I came up from the basement and the crew member looked at me and said, "You met her didn't ya."

 

Now I had not known this but apparently there was a nun that was killed(far more happened to her, but I won't go into details) down there back when the PPCC was the court house. That hallway used to connect the jailhouse to the courthouse.

 

Does that mean that the Christian God exists? No, but it was strong enough evidence for me that SOMETHING exists beyond death.

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I guess what I should have said there was that the Hindu people dont have a form of instruction in use that is in a literary form (sorry for the mistake), rather they have a collection of hymns. Sorry about that.

 

Much of Christian mythology is actually "a collection of hymns" and poems. Much of the texts listed above are both prescriptive and descriptive -in many cases more so than Christian mythology.

 

It would seem that you're still wrong.

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(A) Well, Jesus did exist. http://www.allaboutarchaeology.org/evidence-for-jesus.htm - just a simple resource, but I have more. Some Bible-based, others not.

 

Bible-based resources are dismissed. Circular arguments. I see a lot of evidence for place-names, etc. in the link above which are described in NT texts, but I didn't see the evidence for Jesus the alleged christ. It was a bit wordy, so perhaps you could quote the most convincing of the "evidences" listed there.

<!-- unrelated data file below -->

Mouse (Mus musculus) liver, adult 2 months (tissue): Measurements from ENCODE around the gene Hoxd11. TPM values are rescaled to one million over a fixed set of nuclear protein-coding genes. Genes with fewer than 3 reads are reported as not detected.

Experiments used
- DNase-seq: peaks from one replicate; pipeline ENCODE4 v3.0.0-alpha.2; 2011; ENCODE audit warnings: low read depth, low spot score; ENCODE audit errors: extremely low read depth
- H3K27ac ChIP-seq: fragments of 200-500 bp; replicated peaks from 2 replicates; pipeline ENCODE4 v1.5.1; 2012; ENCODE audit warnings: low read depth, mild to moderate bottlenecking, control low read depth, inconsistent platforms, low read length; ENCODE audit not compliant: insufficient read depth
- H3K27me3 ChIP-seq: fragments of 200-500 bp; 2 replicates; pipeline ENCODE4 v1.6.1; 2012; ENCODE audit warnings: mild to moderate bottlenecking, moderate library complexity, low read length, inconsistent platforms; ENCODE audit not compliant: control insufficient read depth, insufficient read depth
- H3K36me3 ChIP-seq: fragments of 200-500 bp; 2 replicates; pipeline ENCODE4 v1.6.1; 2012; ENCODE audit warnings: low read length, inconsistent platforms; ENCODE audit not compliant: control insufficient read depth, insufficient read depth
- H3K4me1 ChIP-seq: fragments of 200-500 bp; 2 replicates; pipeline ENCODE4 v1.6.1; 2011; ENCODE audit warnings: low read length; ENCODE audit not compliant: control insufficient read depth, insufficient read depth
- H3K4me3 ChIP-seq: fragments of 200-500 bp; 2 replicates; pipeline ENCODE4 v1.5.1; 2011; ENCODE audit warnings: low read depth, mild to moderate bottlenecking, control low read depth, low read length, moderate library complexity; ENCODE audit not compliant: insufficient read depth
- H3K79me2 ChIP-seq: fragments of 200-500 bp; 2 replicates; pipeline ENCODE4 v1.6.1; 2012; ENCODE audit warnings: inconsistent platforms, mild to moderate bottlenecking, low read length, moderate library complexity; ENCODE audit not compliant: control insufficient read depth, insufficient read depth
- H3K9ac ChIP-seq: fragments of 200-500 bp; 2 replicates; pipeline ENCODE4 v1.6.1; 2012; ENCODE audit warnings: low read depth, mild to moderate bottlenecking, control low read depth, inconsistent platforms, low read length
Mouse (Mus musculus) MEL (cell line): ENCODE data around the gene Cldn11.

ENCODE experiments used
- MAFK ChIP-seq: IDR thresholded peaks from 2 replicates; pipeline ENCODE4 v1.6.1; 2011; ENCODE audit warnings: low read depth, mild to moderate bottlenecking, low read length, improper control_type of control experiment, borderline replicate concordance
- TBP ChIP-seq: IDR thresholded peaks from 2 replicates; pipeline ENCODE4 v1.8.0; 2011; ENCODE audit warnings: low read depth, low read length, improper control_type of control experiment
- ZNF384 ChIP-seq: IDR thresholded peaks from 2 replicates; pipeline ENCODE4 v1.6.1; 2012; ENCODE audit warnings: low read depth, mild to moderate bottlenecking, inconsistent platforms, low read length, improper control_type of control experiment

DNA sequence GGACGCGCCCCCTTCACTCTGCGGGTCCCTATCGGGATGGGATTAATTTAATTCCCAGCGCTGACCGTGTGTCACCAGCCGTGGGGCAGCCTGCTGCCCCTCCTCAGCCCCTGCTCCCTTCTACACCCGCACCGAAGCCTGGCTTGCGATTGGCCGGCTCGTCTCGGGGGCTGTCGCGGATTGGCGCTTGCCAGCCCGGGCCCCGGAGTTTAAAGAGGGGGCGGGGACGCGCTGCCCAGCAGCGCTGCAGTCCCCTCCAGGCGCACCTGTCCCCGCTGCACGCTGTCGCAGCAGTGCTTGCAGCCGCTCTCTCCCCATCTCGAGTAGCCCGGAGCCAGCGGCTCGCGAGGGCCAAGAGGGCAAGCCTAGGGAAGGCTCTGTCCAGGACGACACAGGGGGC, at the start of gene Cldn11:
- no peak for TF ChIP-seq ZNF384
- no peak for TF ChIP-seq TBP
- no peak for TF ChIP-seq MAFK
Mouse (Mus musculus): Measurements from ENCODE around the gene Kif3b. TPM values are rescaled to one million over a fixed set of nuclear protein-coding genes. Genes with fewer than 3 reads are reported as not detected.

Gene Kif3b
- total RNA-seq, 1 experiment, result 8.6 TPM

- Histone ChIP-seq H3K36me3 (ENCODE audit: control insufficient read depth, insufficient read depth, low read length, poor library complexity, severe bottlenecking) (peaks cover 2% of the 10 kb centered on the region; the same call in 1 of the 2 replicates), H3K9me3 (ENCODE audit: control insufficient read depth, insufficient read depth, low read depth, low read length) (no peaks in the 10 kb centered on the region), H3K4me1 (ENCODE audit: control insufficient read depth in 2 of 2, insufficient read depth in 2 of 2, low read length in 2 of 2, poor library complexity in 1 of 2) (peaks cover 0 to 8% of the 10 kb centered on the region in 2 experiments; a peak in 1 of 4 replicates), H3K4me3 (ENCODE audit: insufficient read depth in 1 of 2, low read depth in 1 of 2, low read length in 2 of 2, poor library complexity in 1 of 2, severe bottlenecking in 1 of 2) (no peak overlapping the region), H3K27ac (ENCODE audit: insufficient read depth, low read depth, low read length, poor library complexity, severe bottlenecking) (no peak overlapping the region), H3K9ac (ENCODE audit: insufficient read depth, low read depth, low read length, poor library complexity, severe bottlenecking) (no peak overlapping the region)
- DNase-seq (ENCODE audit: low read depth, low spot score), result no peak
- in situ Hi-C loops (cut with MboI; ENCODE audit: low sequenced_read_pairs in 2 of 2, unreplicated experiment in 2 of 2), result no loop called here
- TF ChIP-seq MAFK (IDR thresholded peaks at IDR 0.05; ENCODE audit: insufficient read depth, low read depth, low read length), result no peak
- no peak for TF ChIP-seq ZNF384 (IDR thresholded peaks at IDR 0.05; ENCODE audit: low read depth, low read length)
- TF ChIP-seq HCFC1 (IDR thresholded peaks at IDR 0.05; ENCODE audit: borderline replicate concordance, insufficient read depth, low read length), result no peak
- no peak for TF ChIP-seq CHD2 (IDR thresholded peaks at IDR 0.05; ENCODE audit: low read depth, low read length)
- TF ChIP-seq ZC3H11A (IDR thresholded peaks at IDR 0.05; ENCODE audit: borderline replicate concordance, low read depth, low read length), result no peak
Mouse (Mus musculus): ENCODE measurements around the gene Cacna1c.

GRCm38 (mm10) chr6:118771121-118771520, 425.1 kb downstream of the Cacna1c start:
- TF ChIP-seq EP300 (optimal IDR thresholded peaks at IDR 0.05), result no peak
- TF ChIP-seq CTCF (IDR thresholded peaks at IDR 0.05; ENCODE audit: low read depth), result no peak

(B) List me a few of the contradictions in the Gospels, and I will explain them of the best of my ability.

 

Exodus 10:15 "thou shalt not steal" vs. Exodus 3:22 "and ye shall spoil the Egyptians." Its okay to steal as long as it isn't from believers?

 

Deuteronomy 6:3 "The lord our god is one lord." vs. Genesis 1:26 "and god said, let us make man in our image." Is there one or more than one. Archaeological evidence points to a pantheon of gods as the Canaanite culture evolved into a Hebrew culture -the wife of Yahweh was Asherah according to archaeological evidence.

 

Romans 3:23 "For all have sinned, and come short of the glory of god." vs. Job 1:1 "There was a man... whose name was Job; and that man was perfect and upright." -Was Job a perfect sinner?

 

Matthew 1:16 "and Jacob begat Joseph the husband of Mary, of whom was born Jesus." vs. Luke 3:23 And Jesus himself began to be about thirty years of age, being the son of Joseph, which was the son of Heli." Was Jesus the alleged christ's paternal grandfather Jacob or Heli?

 

I'm sure you'll have some creative hermeneutics that attempt to answer these contradictions, but there are dozens more of these and one wonders why there isn't a clear, consistent message in a text that is claimed to be the work of an omniscient, omnipotent deity.

 

© This is true, none of the Gospels were actually written during the time of Christ, but if a jew from Nazi Germany wrote a book this year about it, that doesn't mean it is false.